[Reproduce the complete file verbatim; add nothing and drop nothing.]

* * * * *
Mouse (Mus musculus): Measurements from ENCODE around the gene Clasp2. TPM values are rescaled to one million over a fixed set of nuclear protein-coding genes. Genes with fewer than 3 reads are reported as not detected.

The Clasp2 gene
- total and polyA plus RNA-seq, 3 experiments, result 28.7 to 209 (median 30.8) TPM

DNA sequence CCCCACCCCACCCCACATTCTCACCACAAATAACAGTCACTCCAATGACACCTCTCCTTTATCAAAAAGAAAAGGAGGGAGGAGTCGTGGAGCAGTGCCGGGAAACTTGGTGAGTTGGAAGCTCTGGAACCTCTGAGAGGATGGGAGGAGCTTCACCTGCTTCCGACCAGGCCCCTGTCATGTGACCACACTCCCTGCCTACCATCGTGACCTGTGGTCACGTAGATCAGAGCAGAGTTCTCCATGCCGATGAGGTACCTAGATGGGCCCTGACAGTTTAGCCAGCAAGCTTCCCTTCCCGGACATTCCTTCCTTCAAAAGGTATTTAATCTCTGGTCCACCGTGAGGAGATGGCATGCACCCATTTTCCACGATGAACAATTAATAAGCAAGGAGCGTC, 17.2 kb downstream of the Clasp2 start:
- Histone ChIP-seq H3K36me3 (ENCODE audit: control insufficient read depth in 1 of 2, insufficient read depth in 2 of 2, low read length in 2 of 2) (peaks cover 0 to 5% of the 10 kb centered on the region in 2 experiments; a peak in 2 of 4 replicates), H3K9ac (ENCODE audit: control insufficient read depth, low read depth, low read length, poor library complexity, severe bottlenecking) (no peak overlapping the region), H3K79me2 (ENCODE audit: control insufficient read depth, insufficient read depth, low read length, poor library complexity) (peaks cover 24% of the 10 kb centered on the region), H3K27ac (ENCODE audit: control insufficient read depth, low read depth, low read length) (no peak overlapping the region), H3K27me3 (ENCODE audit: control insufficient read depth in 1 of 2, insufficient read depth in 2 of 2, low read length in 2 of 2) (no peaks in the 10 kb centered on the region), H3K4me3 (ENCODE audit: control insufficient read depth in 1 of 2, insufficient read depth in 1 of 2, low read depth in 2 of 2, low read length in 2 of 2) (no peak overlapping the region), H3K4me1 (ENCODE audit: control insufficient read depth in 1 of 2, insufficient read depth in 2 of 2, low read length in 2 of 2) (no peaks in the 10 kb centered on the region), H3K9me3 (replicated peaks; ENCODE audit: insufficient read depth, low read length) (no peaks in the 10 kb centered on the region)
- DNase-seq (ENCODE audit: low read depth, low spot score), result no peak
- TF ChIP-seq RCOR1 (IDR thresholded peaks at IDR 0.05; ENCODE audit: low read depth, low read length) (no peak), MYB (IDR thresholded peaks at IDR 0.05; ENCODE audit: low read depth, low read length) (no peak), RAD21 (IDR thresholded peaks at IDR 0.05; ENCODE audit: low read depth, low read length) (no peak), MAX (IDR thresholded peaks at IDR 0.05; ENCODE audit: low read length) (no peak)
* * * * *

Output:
Mouse (Mus musculus): Measurements from ENCODE around the gene Clasp2. TPM values are rescaled to one million over a fixed set of nuclear protein-coding genes. Genes with fewer than 3 reads are reported as not detected.

The Clasp2 gene
- total and polyA plus RNA-seq, 3 experiments, result 28.7 to 209 (median 30.8) TPM

DNA sequence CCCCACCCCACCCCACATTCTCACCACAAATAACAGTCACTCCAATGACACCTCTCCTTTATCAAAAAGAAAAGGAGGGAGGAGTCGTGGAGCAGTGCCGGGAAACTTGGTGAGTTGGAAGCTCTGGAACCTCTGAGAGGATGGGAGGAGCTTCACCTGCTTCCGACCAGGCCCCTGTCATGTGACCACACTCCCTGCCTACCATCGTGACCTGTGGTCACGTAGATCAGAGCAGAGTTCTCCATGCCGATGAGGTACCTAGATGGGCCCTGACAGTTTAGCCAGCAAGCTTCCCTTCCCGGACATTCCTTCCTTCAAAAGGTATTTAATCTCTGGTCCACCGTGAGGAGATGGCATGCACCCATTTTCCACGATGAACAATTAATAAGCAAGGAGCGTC, 17.2 kb downstream of the Clasp2 start:
- Histone ChIP-seq H3K36me3 (ENCODE audit: control insufficient read depth in 1 of 2, insufficient read depth in 2 of 2, low read length in 2 of 2) (peaks cover 0 to 5% of the 10 kb centered on the region in 2 experiments; a peak in 2 of 4 replicates), H3K9ac (ENCODE audit: control insufficient read depth, low read depth, low read length, poor library complexity, severe bottlenecking) (no peak overlapping the region), H3K79me2 (ENCODE audit: control insufficient read depth, insufficient read depth, low read length, poor library complexity) (peaks cover 24% of the 10 kb centered on the region), H3K27ac (ENCODE audit: control insufficient read depth, low read depth, low read length) (no peak overlapping the region), H3K27me3 (ENCODE audit: control insufficient read depth in 1 of 2, insufficient read depth in 2 of 2, low read length in 2 of 2) (no peaks in the 10 kb centered on the region), H3K4me3 (ENCODE audit: control insufficient read depth in 1 of 2, insufficient read depth in 1 of 2, low read depth in 2 of 2, low read length in 2 of 2) (no peak overlapping the region), H3K4me1 (ENCODE audit: control insufficient read depth in 1 of 2, insufficient read depth in 2 of 2, low read length in 2 of 2) (no peaks in the 10 kb centered on the region), H3K9me3 (replicated peaks; ENCODE audit: insufficient read depth, low read length) (no peaks in the 10 kb centered on the region)
- DNase-seq (ENCODE audit: low read depth, low spot score), result no peak
- TF ChIP-seq RCOR1 (IDR thresholded peaks at IDR 0.05; ENCODE audit: low read depth, low read length) (no peak), MYB (IDR thresholded peaks at IDR 0.05; ENCODE audit: low read depth, low read length) (no peak), RAD21 (IDR thresholded peaks at IDR 0.05; ENCODE audit: low read depth, low read length) (no peak), MAX (IDR thresholded peaks at IDR 0.05; ENCODE audit: low read length) (no peak)